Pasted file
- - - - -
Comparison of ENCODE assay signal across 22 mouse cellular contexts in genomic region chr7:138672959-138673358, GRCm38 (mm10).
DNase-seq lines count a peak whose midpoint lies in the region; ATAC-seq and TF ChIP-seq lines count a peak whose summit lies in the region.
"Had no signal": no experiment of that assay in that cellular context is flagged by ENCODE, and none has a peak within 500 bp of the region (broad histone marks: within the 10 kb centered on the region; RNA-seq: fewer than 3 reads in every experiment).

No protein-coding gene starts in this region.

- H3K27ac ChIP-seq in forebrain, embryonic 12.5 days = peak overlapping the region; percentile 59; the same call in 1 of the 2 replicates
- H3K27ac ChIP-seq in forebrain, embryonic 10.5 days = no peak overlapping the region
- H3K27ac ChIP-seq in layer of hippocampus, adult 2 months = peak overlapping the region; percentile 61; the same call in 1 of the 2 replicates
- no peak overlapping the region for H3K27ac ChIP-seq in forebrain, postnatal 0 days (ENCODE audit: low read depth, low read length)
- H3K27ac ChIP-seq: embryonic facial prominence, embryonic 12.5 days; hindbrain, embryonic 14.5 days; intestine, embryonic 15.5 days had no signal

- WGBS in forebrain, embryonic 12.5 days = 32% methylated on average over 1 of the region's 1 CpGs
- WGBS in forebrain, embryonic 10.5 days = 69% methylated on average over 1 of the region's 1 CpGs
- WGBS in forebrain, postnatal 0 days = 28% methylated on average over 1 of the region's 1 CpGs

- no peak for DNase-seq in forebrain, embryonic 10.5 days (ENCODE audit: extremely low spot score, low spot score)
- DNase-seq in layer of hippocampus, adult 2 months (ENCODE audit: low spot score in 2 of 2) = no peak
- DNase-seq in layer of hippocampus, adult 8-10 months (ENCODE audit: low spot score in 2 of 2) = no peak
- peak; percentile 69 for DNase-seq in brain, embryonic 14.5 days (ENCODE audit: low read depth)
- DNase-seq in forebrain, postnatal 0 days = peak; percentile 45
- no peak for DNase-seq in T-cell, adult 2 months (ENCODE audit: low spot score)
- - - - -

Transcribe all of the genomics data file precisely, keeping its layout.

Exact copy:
Comparison of ENCODE assay signal across 22 mouse cellular contexts in genomic region chr7:138672959-138673358, GRCm38 (mm10).
DNase-seq lines count a peak whose midpoint lies in the region; ATAC-seq and TF ChIP-seq lines count a peak whose summit lies in the region.
"Had no signal": no experiment of that assay in that cellular context is flagged by ENCODE, and none has a peak within 500 bp of the region (broad histone marks: within the 10 kb centered on the region; RNA-seq: fewer than 3 reads in every experiment).

No protein-coding gene starts in this region.

- H3K27ac ChIP-seq in forebrain, embryonic 12.5 days = peak overlapping the region; percentile 59; the same call in 1 of the 2 replicates
- H3K27ac ChIP-seq in forebrain, embryonic 10.5 days = no peak overlapping the region
- H3K27ac ChIP-seq in layer of hippocampus, adult 2 months = peak overlapping the region; percentile 61; the same call in 1 of the 2 replicates
- no peak overlapping the region for H3K27ac ChIP-seq in forebrain, postnatal 0 days (ENCODE audit: low read depth, low read length)
- H3K27ac ChIP-seq: embryonic facial prominence, embryonic 12.5 days; hindbrain, embryonic 14.5 days; intestine, embryonic 15.5 days had no signal

- WGBS in forebrain, embryonic 12.5 days = 32% methylated on average over 1 of the region's 1 CpGs
- WGBS in forebrain, embryonic 10.5 days = 69% methylated on average over 1 of the region's 1 CpGs
- WGBS in forebrain, postnatal 0 days = 28% methylated on average over 1 of the region's 1 CpGs

- no peak for DNase-seq in forebrain, embryonic 10.5 days (ENCODE audit: extremely low spot score, low spot score)
- DNase-seq in layer of hippocampus, adult 2 months (ENCODE audit: low spot score in 2 of 2) = no peak
- DNase-seq in layer of hippocampus, adult 8-10 months (ENCODE audit: low spot score in 2 of 2) = no peak
- peak; percentile 69 for DNase-seq in brain, embryonic 14.5 days (ENCODE audit: low read depth)
- DNase-seq in forebrain, postnatal 0 days = peak; percentile 45
- no peak for DNase-seq in T-cell, adult 2 months (ENCODE audit: low spot score)